Repairing damaged grassland

We’re putting behind us a winter that broke through the 500mm rain barrier, one that will be remembered as the second wettest on record, as well as leaving many farming businesses facing tough decisions about how to repair damage to grassland, writes Advanced Nutrition’s Mark Gorst.

Repairing damaged grassland

Getting to grips with the nature of the damage and whether or not it will be short or longer term is a priority.

1, First check for leaching of key soil nutrients. If you are unsure, then take soil samples, either by coring in a W pattern and avoiding gateways, headlands and under trees. Send to a lab for analysis.

2, Next, look for compaction. Soils suffering from prolonged rain become sealed - up to 10cm deep, making it difficult for water to permeate through this layer and the plant roots to access oxygen. Further heavy rainfall is likely to result in surface runoff and the chance of more flooding.

Randomly dig inspection holes to the depth of the spade to identify the damage occurred, depth of the compaction area and check how rubbery the sub surface clay is. Waterlogged soils will appear dark and slimy with a blackish colouration caused by a lack of oxygen in the soil. This means the ground will not be able to sustain and promote healthy plant growth as we move into the spring growing period.

Heavily compacted soils will benefit from breaking the pan using a slitter or sward lifter. It may be tempting to do this as soon as the land will let you travel. Whilst it will let air into the soil and remove some of the water burden, smearing and compacting the soil further may result which could have a detrimental impact on field performance over the summer. It would be more prudent to wait until the soil has fully dried to create a shattering effect in the soil structure.

Next assess the state of the remaining plants.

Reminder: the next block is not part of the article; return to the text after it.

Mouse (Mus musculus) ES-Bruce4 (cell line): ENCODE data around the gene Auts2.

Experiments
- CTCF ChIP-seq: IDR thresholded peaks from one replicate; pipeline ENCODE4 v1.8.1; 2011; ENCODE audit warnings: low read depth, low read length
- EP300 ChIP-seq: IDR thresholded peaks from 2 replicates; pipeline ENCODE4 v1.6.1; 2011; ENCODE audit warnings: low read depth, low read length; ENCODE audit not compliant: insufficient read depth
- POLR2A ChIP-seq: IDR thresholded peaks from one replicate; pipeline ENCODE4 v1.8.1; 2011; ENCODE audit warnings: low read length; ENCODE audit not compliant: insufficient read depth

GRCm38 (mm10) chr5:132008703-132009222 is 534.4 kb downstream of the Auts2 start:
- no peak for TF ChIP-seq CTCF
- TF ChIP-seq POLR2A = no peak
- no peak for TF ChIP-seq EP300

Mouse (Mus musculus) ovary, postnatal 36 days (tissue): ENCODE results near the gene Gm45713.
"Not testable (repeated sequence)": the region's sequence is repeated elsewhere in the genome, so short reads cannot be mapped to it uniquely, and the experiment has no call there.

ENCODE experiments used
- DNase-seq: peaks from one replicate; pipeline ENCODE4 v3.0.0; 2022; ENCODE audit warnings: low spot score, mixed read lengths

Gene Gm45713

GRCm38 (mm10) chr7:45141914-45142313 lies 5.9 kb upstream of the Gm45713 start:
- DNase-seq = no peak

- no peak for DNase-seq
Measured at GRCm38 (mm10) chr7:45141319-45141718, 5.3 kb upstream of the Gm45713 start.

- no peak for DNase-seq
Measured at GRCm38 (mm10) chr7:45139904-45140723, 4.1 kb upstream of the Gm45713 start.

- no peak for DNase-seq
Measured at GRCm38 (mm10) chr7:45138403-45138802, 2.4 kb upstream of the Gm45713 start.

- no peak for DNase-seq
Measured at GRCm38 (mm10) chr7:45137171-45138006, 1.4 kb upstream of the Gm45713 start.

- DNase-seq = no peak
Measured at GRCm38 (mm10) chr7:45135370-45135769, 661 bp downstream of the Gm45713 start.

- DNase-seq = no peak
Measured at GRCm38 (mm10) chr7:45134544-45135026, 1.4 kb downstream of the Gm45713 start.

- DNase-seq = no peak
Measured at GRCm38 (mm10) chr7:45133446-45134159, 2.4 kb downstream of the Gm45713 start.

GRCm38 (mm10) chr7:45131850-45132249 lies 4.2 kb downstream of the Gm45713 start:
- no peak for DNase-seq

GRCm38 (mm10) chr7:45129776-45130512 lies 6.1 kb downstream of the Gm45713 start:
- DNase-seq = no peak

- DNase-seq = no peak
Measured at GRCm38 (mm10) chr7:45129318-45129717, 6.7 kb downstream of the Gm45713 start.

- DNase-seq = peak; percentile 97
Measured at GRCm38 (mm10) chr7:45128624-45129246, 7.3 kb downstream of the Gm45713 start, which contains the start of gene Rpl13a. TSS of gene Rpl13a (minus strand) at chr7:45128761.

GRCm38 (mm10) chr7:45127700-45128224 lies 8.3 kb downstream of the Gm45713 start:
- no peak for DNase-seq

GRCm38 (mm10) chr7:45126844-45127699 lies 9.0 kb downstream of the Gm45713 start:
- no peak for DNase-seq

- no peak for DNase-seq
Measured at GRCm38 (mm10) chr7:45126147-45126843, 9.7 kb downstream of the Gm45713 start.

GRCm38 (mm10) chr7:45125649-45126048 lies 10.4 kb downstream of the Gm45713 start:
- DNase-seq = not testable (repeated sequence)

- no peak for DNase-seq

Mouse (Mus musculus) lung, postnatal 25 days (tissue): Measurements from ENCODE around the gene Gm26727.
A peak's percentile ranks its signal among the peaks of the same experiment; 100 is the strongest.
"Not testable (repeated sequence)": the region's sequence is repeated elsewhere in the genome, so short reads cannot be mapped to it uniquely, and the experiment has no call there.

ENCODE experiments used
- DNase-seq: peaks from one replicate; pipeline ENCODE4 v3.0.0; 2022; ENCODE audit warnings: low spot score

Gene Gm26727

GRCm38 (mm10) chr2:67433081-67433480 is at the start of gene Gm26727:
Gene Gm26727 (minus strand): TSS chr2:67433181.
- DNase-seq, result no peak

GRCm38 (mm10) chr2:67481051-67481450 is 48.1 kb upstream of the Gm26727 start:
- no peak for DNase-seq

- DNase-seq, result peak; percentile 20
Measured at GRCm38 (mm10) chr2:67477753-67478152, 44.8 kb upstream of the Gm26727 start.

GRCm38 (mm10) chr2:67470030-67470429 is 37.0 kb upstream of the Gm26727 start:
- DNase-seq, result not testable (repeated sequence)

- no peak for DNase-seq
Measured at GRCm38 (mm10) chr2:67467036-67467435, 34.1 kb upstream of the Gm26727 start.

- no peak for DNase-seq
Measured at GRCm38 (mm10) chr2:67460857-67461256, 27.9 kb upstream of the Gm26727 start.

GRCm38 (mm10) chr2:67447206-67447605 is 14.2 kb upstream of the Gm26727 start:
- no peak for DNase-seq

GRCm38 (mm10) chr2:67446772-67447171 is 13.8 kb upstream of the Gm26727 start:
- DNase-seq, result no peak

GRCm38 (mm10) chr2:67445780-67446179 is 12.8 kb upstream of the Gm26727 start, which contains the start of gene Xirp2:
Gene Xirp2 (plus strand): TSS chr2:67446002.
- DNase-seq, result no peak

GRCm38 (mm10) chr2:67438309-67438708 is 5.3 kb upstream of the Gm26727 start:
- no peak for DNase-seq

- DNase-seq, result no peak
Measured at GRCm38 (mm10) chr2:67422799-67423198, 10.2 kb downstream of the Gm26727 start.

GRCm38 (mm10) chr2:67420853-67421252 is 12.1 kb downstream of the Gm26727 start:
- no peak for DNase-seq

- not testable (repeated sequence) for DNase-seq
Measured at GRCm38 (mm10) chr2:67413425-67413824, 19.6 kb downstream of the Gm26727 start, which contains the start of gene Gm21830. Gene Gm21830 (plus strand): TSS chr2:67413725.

1, Examine root structure; have the plants drowned? Newly sown leys may show almost total loss due to their small root structure and lack of available oxygen under water. Ryegrass will in fact start to show signs of stress after just four hours under waterlogged conditions due to oxygen diffusing through air roughly 10,000 times faster than through water according to research findings. Furthermore, after 10 to 14 days of being submerged in standing water, grass plants begin to suffer and die; different varieties have differing tolerances.

2, Repair. The decision to reseed will depend on a number of factors including age of existing ley and how long can you afford to take it out of production.

Overseeding v reseeding? It depends on the age of the area and percentage of damage to it. If it is an older ley that has suffered in excess of 50% damage this would be replaced in the near future, so it will pay to reseed now. If patchy with around 20% loss, then consider overseeding those specific areas.

Overseeding using minimal cultivation is naturally less expensive, see table 1, and minimises further damage to soil structure.

Table 1: Cost of overseeding v reseeding

  Overseeding Reseeding
£/acre £72.58 £147.30

Finally, carefully choose plant varieties that will tolerate the ground conditions for persistence and total yield. If the ground is to remain at the risk of flooding, then deep rooting grass varieties should be considered, for example chicory or Festuloliums.

Farmers Guardian, Friday 1st April 2016


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